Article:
The Seattle Police Department and its union, tout the crisis intervention training their officers go through- often the only preparation as the last option in a failed mental health system further gutted by the aftermath of a shredded social safety net, thanks to billions of cuts at the state level, which trickle down into our communities and lives.

Both officers had training which should have been the point where common sense took over. It didn’t. The first thing one must do, is evaluate whether they have the capacity, in the moment, to work to prevent a situation from worsening. They have to ask themselves, essentially, a series of can I/should I/am I able to use my training in this situation? Do I have the tools I need, with me?

Yes, they should not have shot and killed Ms. Lyles. They shouldn’t have gotten out of the car to begin with.

If officers did not have pepper spray or batons, they were in violation of department policy. But beyond that, they could have simply stayed in the car, and called for another set of officers to respond instead. They were not responding to a home invasion robbery. They were not rushing in to protect lives during a violent crime. They were responding to a burglary call, after the fact. Ms. Lyles and her children were safe, in their home.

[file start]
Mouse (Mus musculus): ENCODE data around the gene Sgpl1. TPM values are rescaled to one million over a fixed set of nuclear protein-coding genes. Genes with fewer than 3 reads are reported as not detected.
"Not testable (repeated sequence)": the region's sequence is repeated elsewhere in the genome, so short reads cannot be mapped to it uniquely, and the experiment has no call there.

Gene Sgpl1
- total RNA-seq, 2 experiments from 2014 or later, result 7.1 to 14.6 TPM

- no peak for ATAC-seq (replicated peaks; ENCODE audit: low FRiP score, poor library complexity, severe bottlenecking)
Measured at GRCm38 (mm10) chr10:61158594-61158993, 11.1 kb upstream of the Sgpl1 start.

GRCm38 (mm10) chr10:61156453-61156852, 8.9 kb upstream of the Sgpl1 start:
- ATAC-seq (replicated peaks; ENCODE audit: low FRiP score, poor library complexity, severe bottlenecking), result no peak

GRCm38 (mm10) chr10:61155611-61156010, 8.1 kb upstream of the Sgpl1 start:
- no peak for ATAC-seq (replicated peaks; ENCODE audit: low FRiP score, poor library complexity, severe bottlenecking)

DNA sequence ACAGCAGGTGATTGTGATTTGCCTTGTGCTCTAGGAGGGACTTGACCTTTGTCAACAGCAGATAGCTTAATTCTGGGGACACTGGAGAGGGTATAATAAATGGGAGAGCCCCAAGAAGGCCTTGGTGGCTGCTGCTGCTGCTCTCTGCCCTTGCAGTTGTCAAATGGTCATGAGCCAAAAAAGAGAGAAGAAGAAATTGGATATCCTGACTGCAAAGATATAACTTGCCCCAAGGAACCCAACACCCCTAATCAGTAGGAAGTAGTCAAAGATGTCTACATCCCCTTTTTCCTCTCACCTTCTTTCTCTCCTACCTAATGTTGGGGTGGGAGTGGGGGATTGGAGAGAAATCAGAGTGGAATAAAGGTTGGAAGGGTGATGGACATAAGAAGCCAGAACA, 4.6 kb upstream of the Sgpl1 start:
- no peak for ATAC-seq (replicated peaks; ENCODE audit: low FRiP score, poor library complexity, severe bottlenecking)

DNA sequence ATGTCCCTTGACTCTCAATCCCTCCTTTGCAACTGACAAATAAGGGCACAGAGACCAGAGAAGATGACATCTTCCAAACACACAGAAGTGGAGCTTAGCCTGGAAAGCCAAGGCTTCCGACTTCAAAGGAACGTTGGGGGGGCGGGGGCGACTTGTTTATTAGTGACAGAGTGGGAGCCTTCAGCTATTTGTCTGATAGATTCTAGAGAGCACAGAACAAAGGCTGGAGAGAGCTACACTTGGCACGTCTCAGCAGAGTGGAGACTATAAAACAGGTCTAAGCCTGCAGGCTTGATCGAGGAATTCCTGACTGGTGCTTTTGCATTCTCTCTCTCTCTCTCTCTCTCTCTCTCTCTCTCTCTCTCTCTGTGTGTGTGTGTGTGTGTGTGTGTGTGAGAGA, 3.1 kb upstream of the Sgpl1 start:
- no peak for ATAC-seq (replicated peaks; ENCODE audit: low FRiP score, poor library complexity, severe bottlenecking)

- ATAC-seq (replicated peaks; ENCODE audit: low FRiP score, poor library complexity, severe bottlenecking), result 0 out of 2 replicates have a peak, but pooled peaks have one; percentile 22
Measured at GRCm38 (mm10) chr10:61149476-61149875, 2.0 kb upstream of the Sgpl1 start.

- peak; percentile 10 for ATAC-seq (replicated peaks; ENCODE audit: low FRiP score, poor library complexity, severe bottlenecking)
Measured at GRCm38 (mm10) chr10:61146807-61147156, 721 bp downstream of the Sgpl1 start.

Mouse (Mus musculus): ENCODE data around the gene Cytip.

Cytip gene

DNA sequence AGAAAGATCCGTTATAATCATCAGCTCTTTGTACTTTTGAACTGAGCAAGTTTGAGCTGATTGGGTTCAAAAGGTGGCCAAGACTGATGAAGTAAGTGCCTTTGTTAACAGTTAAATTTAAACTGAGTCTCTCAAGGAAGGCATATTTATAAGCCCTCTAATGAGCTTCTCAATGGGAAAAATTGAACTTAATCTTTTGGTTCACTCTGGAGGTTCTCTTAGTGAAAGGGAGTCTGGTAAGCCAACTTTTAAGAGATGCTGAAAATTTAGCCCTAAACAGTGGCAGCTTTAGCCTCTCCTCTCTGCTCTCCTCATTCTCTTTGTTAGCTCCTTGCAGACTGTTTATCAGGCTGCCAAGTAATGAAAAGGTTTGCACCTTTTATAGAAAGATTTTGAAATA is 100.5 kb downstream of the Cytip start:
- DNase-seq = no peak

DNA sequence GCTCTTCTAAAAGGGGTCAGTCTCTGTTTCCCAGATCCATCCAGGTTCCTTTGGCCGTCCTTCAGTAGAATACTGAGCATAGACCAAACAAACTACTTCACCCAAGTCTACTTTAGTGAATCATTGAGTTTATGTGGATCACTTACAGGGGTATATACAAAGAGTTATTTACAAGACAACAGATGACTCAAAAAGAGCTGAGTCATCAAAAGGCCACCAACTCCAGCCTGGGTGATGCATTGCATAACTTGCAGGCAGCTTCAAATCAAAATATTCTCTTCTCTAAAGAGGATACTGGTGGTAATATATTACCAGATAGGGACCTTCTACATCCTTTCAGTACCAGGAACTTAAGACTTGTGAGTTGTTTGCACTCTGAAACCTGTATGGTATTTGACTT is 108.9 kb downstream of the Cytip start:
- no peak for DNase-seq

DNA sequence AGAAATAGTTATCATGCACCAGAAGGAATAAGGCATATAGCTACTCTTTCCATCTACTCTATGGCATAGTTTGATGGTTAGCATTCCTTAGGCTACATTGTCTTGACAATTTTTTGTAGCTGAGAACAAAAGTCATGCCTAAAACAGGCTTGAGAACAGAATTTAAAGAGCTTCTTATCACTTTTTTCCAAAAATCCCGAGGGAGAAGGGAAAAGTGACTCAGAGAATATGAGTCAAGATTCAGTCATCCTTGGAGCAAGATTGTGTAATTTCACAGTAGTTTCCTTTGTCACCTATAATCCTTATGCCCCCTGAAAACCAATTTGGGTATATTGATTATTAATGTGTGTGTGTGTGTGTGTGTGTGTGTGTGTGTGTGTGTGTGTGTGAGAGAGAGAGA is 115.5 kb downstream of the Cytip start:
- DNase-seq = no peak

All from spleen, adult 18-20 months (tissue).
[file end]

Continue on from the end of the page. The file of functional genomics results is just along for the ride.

Until police arrived. Then Ms. Lyles was shot dead in front of her children. We all heard what happened.

What are we left with, and what are we doing with it? The seemingly impossible task of demanding and fighting for reform, fighting for the system to change or be changed. With each step gained, people still die. And while reform of a specific department is important, the problem is not one police department. It is the system of policing. We don’t just have to worry about police in Seattle, we have to worry about Tukwila, Bellevue, Tacoma, Federal Way, Kent, and Sheriffs’ departments across the state.

Like King County Sheriffs who shot dead Tommy Le, the day before he was set to graduate last week. He had a pen in his hand.

A pen.

It is Indefensible. Outrageous. Enraging. Maddening. Terrifying.

The senseless body count created by law enforcement keeps going up, while the rights of the people to stay alive are violated, ignored, and dying on the vine.

We have been down this road before. It’s pre-paved. We can look to precedent- what has happened and been done before- and know what comes next.